Harvard President’s Resignation: Don’t Dare Pull the Race Card

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Michael L. Brown

There’s an old Jewish joke that goes like this.

A Jewish man with a terrible stuttering problem tells his friend he’s going to apply for a job as a radio announcer, of all things.

After the job interview is over, his friend asks him if he got the job.

He replies, “Nnnnnnnno. Th-th-th-they dddddon’t lllllike Jjjjjjews.”


Obviously, the man’s Jewishness was not the problem. His stuttering was. And his overplaying of the antisemitism card only made him look more foolish, not to mention diminished the reality of antisemitism.

It’s the same thing today when cries of “racism” are raised over the resignation under pressure of former Harvard president Claudine Gay.

To say things plainly, Gay’s demise was no more the result of racism than was the failure of the Jewish stutterer to get the radio announcer’s job. The big difference between the two is that Gay’s story is real; the Jewish radio announcer story is a joke.

But that didn’t stop Rev. Al Sharpton from saying, “President Gay’s resignation is about more than a person or a single incident. This is an attack on every Black woman in this country who’s put a crack in the glass ceiling.”


That would only hold true if every high-achieving Black woman in America: 1) was a serial plagiarist; 2) issued a tepid response to 31 Harvard student groups who claimed that the Hamas massacre of more than 1,200 Israelis was entirely Israel’s fault; and 3) was unable to state before Congress that calls for the genocide of the Jews might not be a violation of school policy.

Please.

The remarks of Ibram X. Kendi are no better: “Too often mainstream reporters join the racist mob or give it credibility—as they did in this case—just as they did a century ago.”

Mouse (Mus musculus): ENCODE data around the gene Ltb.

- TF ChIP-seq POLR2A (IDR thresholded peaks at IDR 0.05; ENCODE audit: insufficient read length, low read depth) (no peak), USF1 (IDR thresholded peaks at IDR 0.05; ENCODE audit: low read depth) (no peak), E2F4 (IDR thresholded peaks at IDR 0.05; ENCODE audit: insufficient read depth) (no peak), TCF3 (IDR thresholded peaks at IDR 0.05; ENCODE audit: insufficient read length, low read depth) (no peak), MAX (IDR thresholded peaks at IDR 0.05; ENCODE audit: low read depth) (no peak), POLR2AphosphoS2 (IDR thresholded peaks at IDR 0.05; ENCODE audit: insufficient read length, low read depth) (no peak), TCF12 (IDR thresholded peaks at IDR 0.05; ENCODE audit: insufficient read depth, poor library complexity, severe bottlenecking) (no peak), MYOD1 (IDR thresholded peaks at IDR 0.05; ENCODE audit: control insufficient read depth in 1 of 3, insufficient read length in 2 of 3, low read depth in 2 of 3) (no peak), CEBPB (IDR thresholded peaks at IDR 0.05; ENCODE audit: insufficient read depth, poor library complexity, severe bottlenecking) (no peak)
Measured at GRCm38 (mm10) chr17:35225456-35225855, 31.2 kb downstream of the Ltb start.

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Not only are statements like this embarrassing and self-defeating, but they also minimize what real racist mobs actually did a century ago.

Unfortunately, Gay played into this victim ideology as well, writing in an op-ed for The New York Times, “Those who had relentlessly campaigned to oust me since the fall often trafficked in lies and ad hominem insults, not reasoned argument. They recycled tired racial stereotypes about Black talent and temperament.”

The fact is that some of the loudest voices calling for Gay’s resignation were respected Black academics like professor John McWhorter, who called for her resignation in a Dec. 21 New York Times op-ed piece. He argued that Gay keeping her job “would not only be a terrible sign of hollowed-out leadership, but also risks conveying the impression of a double standard at a progressive institution for a Black woman, which serves no one well, least of all Dr. Gay.”

Precisely.


As an educator myself, I can safely say that, on the plagiarism issue alone, an incoming freshman at a local community college would be strongly corrected, if not disciplined for such errors. How much more the president of one of the world’s most prestigious schools of higher learning?

Little wonder, then, that conservative columnists would pounce on things like this, writing, “In her already unimpressive scholastic career, Claudine Gay committed so much plagiarism (some 47 instances, according to the far-left New York Times) that the first black woman to hold the top job at Harvard was forced to resign. The fact that this woman is Claudine Gay is immaterial. Do you have any idea how much plagiarism has to be committed before a black woman loses her job as the first black woman of anything?”